For runners, the morning of the Boston Marathon starts a good five hours before the gun even goes off.
Mr. Horrell and his two friends, Dave Spell and Jon Kissel, had taken a Megabus overnight from Pittsburgh to New York and then to Boston to run in the marathon. They woke up in their hotel near Fenway Park around 5 a.m. April 15, and started playing some music, led off by rapper Ice Cube's "It Was a Good Day," to get them pumped up for the race ahead.
The runners made their way to Boston's Back Bay to drop off their bags and board buses that took them to the starting line in Hopkinton, 26.2 miles away. After months -- for some, years -- of anticipation, their day was finally here.
The race starts in Hopkinton and winds its way through rural New England for the first few miles. It passes through little towns and many of Boston's college and universities before reaching its most challenging section.
Mr. Rummel thought he had conquered hills running Pittsburgh, but Boston's infamous "Heartbreak Hill" around the 21-mile marker has earned its reputation.
"I know why they call it 'Heartbreak Hill' after I ran it. It took all the energy I had to make it," he said.
When runners finally enter Boston, the city's famous Citgo sign signifies one mile to go.
They cross the finish line near Copley Square in front of a raucous crowd thousands strong on Boylston Street.
Mr. Rummel's training had paid off. He powered through the entire course buoyed by the crowd, floating through the course as if in a dream.
But the day would turn truly surreal just before 3 p.m., as the dual explosions that killed three and wounded hundreds more turned the finish line into chaos. Runners scattered to find friends and loved ones, a task made more difficult by spotty cell phone service.
Gloria Rummel, about a block away from the explosions and the finish line, briefly got in touch with her husband to make sure he was OK before cell service cut out, and just started walking with her sister back to their hotel in Brookline, Mass., more than three miles away.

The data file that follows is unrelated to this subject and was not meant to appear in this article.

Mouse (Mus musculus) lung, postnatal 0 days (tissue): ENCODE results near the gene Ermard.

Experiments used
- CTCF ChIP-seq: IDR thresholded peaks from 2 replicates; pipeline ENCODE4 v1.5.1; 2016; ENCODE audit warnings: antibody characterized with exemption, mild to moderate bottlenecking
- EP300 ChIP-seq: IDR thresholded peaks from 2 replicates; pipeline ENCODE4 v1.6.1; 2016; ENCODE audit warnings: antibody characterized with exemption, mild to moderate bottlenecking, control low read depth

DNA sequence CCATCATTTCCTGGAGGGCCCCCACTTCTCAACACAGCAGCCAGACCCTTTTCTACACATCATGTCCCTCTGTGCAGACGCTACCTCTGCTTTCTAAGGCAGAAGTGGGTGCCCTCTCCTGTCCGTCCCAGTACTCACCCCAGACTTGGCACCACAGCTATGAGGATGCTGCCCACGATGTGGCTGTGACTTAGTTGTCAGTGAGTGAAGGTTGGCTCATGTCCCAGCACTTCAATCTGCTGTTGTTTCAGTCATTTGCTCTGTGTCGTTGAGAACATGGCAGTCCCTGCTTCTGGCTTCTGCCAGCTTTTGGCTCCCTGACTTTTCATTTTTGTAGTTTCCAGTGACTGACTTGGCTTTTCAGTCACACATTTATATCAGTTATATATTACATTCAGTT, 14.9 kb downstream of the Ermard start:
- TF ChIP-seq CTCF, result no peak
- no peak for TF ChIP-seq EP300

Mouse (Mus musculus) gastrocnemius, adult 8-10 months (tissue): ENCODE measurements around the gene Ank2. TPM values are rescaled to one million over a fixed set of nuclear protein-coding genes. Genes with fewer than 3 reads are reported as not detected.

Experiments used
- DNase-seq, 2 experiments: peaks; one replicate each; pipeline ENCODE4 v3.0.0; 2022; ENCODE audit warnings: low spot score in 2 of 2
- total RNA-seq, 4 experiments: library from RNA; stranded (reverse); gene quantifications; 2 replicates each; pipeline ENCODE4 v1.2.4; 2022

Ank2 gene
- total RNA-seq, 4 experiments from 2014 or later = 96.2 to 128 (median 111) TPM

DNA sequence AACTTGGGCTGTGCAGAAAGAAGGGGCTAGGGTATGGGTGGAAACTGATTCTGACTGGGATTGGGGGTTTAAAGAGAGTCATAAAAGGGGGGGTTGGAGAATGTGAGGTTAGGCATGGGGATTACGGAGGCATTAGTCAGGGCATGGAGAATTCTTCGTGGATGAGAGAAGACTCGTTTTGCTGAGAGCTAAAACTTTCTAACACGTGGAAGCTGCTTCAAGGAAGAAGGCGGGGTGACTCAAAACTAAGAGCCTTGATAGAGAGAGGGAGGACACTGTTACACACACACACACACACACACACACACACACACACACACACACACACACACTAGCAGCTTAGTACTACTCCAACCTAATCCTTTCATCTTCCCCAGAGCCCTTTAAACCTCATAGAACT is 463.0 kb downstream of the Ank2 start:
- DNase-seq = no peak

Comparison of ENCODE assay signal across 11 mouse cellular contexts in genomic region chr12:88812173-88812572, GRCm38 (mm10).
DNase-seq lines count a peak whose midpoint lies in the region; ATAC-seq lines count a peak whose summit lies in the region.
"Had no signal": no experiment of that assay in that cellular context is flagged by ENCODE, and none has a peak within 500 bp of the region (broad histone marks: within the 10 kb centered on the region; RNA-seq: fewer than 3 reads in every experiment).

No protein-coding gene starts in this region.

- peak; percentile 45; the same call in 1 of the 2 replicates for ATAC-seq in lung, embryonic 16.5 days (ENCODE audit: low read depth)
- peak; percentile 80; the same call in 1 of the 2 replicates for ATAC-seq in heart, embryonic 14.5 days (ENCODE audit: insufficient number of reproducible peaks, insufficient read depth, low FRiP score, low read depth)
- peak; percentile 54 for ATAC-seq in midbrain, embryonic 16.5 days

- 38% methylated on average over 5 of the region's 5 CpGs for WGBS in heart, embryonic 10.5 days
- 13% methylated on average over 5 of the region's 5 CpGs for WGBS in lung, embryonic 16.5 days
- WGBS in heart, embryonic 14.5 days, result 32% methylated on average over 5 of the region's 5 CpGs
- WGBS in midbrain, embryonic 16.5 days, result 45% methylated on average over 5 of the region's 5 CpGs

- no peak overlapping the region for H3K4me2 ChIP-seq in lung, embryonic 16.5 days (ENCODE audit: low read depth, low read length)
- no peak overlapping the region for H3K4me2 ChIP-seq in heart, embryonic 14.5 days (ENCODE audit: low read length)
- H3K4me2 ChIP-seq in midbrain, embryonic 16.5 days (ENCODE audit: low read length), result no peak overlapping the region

Unsure of where to head, Mr. Rummel started walking the same direction. Between all the road closures and detours he had to take, he estimated he walked about 12 miles after completing the marathon.
Eventually he made it back to Brookline, made a left turn around a corner, and saw his wife and her sister standing there.
"When I saw him, I just thought everything was safe then," Mrs. Rummel said. "I didn't think anything was going to happen to us after that."
The three headed back to their hotel together to sit, eat and take in everything that had just happened. On the way, Mrs. Rummel posed the question to her husband: "'You have Pittsburgh coming up on May 5. What are your plans? Do you really think you want to run that with what's happened here in Boston?"
Really, there was never any doubt for Bob Rummel.
He had run the Pittsburgh Marathon every year since its return in 2009 and wasn't going to stop now.
"If anything, it gave me more confidence that I was going to run that, if nothing else, for those people that were victims, injured and killed at the Boston finish line," Mr. Rummel said. "For me, that gave me more incentive than ever that I was going to do it."
Mr. Rummel, Mr. Horrell, Mr. Spell, Ms. Brown, Scott Yakubek, 33, of Salem, Ohio and Marty Klanchar, 55, of State College, will all run in Pittsburgh this weekend -- either in the full marathon, half-marathon or 5k -- just 20 days after racing in Boston and experiencing the tidal wave of emotions brought on by that day.
They'll join dozens of other runners who made the choice to not let what they saw in Boston discourage them from running this weekend.
Highlighting the field will be 37 runners who didn't finish the Boston Marathon because of the bombings. The Pittsburgh Marathon reached out to them last week and is flying them to Pittsburgh, with race sponsor Dick's Sporting Goods picking up the tab.
When they finally cross the finish line on Boulevard of the Allies Sunday, they'll be able to feel the ecstasy that was taken away from them three weeks ago.
Mr. Rummel and Mr. Spell both said they'd be inspired by the memory of Martin Richard, the 8-year-old boy killed in last month's attacks. Mr. Spell has young children who could have been watching from the finish line had they traveled to Boston with their father.
"That's all these kids want is one high-five," Mr. Spell said. "I have a feeling I'm probably going to slap 100,000 hands. I'm not going to miss one of them. I'll turn back if I miss one."
Bob Rummel will be running Sunday with "Boston Strong" wristbands on his wrists and the thoughts of the victims in his heart. He said his goal time is 3:20, which would be a personal best. He certainly won't be lacking for inspiration.
"I think everybody's going to be running with one cause and that's going to be for the city and victims in the Boston Marathon," he said. "That's going to keep me going pretty good."
Sam Werner: firstname.lastname@example.org or on Twitter @SWernerPG. First Published May 4, 2013 4:00 AM